Yes, it’s easier to made up an over-weight middle aged “Hispanic”, who dare to cook funny food for breakfast.
    Whatever, dude.

  28. Carmen
    Carmen says:

    Everyone is missing the dichotomy here…

    There are professional nannies from Latin countries that get paid very well to come here and help raise and teach children.

    Penelope can’t afford a professional, well-educated nanny. She opted for bargain-basement.

    Penelope’s effort to make herself sound superior is the dichotomy. She’s actually telling you she’s broke, and made a terrible decision.

    Anybody who reads this blog knows Penelope’s horrible background. She’s always going to try to sound superior…but we all know the reality.

  29. Fred
    Fred says:

    ON SPANKING/BEATING: I was spanked when I was a kid and disobeyed. I experienced two different kinds of spanking, one that seemed to me (in hindsight, at least), fair, loving, and constructive. This kind of discipline was done in genuine love, after I deliberately disobeyed, and with the goal of me not repeating what I had done. I also saw an angry “beating” type of spanking. This looked more like taking revenge, venting annoyance and frustration, venting aggression, etc. than any sort of loving correction. It made me angry, and made me more likely to be physically abusive myself (e.g., fighting with other kids, siblings, etc).

    My wife and I adopted our children. Part of that process was a commitment to no corporal punishment. I am glad for that. While I believe there is a way to spank a child lovingly, I find that the times when I would be most tempted to physically punish my children is the very times I’m doing it for the wrong reasons (because I’ve “had enough”… or because they are deliberately pushing buttons…)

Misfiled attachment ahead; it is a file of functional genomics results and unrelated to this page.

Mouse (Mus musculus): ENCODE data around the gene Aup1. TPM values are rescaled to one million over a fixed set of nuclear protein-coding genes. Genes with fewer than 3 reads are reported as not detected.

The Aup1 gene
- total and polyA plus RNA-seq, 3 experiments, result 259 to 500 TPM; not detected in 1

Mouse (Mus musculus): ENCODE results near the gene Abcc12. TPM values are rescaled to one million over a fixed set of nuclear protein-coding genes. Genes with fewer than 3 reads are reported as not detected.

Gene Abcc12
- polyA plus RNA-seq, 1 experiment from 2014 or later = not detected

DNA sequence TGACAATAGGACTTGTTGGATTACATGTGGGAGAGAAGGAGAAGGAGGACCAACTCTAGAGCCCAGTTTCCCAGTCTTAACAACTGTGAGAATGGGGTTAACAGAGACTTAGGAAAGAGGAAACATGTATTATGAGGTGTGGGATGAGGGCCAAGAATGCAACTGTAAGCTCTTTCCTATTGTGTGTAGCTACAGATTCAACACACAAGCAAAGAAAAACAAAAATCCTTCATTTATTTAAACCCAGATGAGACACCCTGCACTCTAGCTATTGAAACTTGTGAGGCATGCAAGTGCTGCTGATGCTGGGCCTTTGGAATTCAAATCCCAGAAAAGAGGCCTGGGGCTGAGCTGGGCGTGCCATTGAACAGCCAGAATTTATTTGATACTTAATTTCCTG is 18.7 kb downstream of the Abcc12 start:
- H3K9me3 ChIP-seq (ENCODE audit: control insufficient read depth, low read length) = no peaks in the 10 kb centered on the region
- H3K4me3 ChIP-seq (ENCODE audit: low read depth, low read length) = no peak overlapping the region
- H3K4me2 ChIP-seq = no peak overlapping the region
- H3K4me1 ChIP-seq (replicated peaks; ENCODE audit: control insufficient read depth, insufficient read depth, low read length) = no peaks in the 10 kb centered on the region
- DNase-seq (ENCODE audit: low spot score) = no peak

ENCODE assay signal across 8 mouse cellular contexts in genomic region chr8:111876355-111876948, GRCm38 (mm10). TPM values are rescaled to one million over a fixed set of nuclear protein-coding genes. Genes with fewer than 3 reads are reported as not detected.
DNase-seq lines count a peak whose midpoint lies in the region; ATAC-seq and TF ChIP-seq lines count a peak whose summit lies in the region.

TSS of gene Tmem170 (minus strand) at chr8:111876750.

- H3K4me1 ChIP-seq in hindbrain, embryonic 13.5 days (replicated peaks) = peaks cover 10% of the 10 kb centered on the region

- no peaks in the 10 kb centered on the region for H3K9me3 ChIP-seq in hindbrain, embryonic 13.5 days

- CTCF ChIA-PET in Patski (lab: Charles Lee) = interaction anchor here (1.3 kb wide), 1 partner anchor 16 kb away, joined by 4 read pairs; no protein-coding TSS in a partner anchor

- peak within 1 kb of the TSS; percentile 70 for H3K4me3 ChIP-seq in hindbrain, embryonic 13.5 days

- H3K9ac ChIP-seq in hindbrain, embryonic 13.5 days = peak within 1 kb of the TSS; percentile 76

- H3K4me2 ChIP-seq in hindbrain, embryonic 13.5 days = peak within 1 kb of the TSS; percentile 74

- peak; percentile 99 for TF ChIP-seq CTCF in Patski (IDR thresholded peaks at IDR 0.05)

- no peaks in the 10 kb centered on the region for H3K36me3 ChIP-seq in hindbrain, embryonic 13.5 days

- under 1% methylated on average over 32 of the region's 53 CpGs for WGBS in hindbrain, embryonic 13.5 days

I think the big problem with the “Train up a Child” movement is that many people who spank out of anger (what I would call “beating”), don’t even realize that’s what they’re doing. They have no sense of loving discipline, or their sense is so warped that they cannot even identify what’s right. They are blind to their own errors. They lack an understanding of proportionality, and they don’t see that spanking simply doesn’t work for some personality types. As a result, kids die because of these people’s errors.

    Do I think its the fault of the book? In part, yes. Clearly the authors(and their followers) don’t realize that many people who read it lack basic common sense, might be prone to anger problems, might be blind to appropriate punishment, etc., and that such a book is an enabler of their sickness.

  30. Renae
    Renae says:

    Why did you use chalk-board paint on your stove? Can you use it for messages and writing recipes? Or were you just trying to paint the stove? I’ve thought about using it on my refrigerator. Also, good job on having the nanny leave after one day. Your screening process could use some improvement, but at least she’s not still there.

  31. Don B.
    Don B. says:

    I was surprised by the harsh comments of Irish. I always thought you were frank, provocative, interesting, unique and very observant. I like hearing your perspective and if I don’t like it, so what, it is your right to have an opinion is it not? I too liked the day of pigs. I am sorry you have to have so many arguments with the Farmer. Keep writing as I enjoy smiling.